Hi Spidey,

 

I respectfully suggest that the complete SQF Guidance regarding SAP is considerably more extensive than above quote.

 

The Guidance (8.1) also covers the emergency situation as mentioned in Post 4.

 

Interesting to hear from some GFSI/SQFusers ?.


Kind Regards,

 

Charles.C


MDaleDDF

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Posted 14 June 2021 - 06:11 PM

Hi Spidey,

 

I respectfully suggest that the complete SQF Guidance regarding SAP is considerably more extensive than above quote.

 

The Guidance also covers the emergency situation as mentioned in Post 4.

 

Interesting to hear from some GFSI/SQFusers ?.

That would never fly for us, no.   We can't use anything from a retail place, no coa.  It can be challenging, due to minimums on some items being higher than we'd like, but we generally just price it in and throw out what we don't use.



OrRedFood

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Posted 14 June 2021 - 07:11 PM

It is my understanding from SQF that your risk analysis of the vendor and the ingredient determines what requires a COA. Your process parameters can also reduce risk or add to it depending on what you use the item for.  

 

Charles C., what are your thoughts on this avenue of thinking? Thanks!



Charles.C

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Posted 14 June 2021 - 09:09 PM

It is my understanding from SQF that your risk analysis of the vendor and the ingredient determines what requires a COA. Your process parameters can also reduce risk or add to it depending on what you use the item for.  

 

Charles C., what are your thoughts on this avenue of thinking? Thanks!

 

the SQF9 Standard has -

 

2.3.4.2   The approved supplier program shall be based on the past performance of a supplier and the risk level of the raw materials, ingredients, processing aids, packaging, and services supplied, and shall contain at a minimum:
i.  Agreed specifications (refer to 2.3.2);
ii.  Reference to the level of risk applied to raw materials, ingredients, packaging, and services from the approved supplier;
iii.  A summary of the food safety controls implemented by the approved supplier;
iv.  Methods for granting approved supplier status;
v.  Methods and frequency of monitoring approved suppliers;
vi.  Details of the certificates of conformance, if required; and
vii.  Methods and frequency of reviewing approved supplier performance and status.

2.3.4.3   Verification of raw materials shall include certificates of conformance, certificates of analysis, or sampling, and testing. The verification frequency shall be identified by the site.

 

As I read the above - 

 

(a) SAP / 2.3.4.2 (vi) is ambiguous regarding certificate of conformance (note - not analysis), (ie when is it not required ? eg Only for Contractual reasons ?)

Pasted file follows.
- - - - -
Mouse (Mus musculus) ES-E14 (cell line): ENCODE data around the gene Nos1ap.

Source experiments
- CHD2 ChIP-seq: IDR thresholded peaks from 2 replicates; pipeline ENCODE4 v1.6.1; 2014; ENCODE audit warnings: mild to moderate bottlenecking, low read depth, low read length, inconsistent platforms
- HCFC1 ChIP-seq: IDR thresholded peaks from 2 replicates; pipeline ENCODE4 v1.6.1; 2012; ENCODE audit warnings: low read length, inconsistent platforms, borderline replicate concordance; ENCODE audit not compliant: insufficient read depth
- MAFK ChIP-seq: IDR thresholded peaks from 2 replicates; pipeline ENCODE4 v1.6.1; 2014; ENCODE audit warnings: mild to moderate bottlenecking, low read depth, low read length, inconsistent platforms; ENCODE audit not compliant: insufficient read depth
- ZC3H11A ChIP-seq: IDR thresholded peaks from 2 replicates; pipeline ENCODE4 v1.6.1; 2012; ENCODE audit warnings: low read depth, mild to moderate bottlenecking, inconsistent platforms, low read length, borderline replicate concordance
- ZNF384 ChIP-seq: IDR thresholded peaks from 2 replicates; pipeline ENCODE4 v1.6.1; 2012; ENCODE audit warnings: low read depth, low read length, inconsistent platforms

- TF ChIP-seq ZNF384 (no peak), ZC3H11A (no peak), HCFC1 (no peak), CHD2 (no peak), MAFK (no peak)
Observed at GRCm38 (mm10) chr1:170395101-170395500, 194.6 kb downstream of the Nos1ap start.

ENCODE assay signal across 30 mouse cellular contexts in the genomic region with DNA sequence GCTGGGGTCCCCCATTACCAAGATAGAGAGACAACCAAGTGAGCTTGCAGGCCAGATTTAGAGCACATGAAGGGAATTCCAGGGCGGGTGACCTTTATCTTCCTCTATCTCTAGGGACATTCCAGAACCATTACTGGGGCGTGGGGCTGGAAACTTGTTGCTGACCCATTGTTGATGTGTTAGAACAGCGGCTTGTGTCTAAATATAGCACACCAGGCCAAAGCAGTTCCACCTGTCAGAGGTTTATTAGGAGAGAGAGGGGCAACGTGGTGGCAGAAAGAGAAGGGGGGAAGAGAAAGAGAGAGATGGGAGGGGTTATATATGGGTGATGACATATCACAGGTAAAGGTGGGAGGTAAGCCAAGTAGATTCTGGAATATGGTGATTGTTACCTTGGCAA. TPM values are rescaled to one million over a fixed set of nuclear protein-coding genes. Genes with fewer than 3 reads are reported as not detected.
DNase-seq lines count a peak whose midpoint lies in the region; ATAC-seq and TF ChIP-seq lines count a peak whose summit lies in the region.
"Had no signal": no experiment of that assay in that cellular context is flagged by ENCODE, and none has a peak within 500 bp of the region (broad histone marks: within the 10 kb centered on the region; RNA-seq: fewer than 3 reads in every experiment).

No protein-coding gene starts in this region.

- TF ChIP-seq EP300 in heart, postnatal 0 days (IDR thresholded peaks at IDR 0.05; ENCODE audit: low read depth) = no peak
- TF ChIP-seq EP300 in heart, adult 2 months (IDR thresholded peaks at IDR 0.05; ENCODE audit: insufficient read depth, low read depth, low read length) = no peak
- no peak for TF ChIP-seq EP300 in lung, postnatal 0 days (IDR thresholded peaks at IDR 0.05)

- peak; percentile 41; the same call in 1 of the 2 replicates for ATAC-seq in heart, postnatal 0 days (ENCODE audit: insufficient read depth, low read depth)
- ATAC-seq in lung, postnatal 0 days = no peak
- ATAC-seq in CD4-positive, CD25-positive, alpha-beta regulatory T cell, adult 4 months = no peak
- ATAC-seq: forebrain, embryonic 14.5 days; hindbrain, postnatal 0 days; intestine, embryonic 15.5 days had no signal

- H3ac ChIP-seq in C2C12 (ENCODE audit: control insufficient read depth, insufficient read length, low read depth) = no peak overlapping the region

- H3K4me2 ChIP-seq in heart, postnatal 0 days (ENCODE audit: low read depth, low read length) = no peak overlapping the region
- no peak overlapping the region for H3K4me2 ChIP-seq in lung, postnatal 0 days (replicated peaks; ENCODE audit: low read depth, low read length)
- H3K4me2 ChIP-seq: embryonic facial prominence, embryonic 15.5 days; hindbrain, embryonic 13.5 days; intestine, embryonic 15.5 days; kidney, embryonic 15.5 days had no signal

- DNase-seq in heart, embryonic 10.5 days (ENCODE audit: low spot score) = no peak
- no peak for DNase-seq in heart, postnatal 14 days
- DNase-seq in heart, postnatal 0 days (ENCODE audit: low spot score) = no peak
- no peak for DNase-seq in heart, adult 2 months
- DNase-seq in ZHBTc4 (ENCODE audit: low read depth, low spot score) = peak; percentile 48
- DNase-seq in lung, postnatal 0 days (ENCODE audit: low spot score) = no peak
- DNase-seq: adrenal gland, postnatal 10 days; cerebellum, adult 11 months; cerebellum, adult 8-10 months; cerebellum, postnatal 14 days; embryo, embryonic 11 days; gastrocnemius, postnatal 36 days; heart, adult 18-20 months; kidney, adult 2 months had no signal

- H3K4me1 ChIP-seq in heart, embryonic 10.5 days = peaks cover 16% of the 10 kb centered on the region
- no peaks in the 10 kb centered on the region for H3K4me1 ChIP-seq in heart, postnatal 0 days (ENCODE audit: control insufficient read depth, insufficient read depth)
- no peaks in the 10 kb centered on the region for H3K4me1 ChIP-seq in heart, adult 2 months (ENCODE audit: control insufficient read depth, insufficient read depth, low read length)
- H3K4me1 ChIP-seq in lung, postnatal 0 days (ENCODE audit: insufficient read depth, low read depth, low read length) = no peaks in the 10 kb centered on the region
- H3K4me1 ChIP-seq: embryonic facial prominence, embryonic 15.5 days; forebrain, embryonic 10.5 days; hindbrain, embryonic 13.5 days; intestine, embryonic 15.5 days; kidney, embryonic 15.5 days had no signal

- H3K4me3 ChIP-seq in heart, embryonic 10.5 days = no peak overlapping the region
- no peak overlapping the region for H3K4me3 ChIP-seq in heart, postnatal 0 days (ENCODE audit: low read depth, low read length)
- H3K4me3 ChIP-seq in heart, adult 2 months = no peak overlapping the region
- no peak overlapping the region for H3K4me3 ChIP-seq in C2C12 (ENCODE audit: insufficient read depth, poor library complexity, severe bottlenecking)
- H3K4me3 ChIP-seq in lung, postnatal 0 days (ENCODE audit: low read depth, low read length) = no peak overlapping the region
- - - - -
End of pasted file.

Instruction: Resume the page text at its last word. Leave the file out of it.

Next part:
(b) Verification / 2.3.4.3 permits absence of COC, COA if replaced by sampling and testing.

 

The current SAP Guidance does not refer to COC or COA but is also IMO not compliant with the Standard's text, eg  -

[SAP] It may be based on the risks presented by the material/input or based on historical performance or prior history of the supplier to the site.

- - - - - - -

Supplier assessment should be risk-based and may be as simple as a good supply history, sourcing from certified suppliers (e.g., SQF certified suppliers)
or personally auditing/inspecting the material supplier’s operations, depending on risk, supplier knowledge and past history.

 

(Words matter :smile:)

 

Regardless of the above  I get the impression from previous threads that SQF auditors normally require to see COAs.. Hence my request in Post 6

 

PS - JFI, BRC8 has -

The company shall have a procedure for the acceptance of raw materials and primary packaging on receipt based upon the risk assessment (clause 3.5.1.1). Acceptance of raw materials (including primary packaging) and their release for use shall be based on either one or a combination of:
•  product sampling and testing
•  visual inspection on receipt
•  certificates of analysis (specific to the consignment)
•  certificates of conformance

.


Edited by Charles.C, 14 June 2021 - 09:22 PM.
aded PS

Kind Regards,

 

Charles.C


OrRedFood

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Posted 14 June 2021 - 09:15 PM

Thank you, that helps a lot.  We will continue to require COAs for retail items, hard as it may be at times.  

 

In this context, what does SAP stand for? I'm used to the SAP computer program used for inventory/shipping/receiving/etc.  Supplier approval Process? :)



Charles.C

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Posted 14 June 2021 - 09:16 PM   Best Answer

Thank you, that helps a lot.  We will continue to require COAs for retail items, hard as it may be at times.  

 

In this context, what does SAP stand for? I'm used to the SAP computer program used for inventory/shipping/receiving/etc.  Supplier approval Process? :)

 

Supplier Approval Program

 

SQF predictably chose ASP.


Kind Regards,

 

Charles.C


OrRedFood

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Posted 14 June 2021 - 09:18 PM

Got it. Thanks again and enjoy your day!



Charles.C

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Posted 14 June 2021 - 09:25 PM



Thank you, that helps a lot.  We will continue to require COAs for retail items, hard as it may be at times.  

 

In this context, what does SAP stand for? I'm used to the SAP computer program used for inventory/shipping/receiving/etc.  Supplier approval Process? :)

 

TBH, IMO, one key requirement for an approved supplier is a mutually agreed/documented specification (SQF[i]). IMEX this auto-deletes a horde of "unknown products"


Kind Regards,

 

Charles.C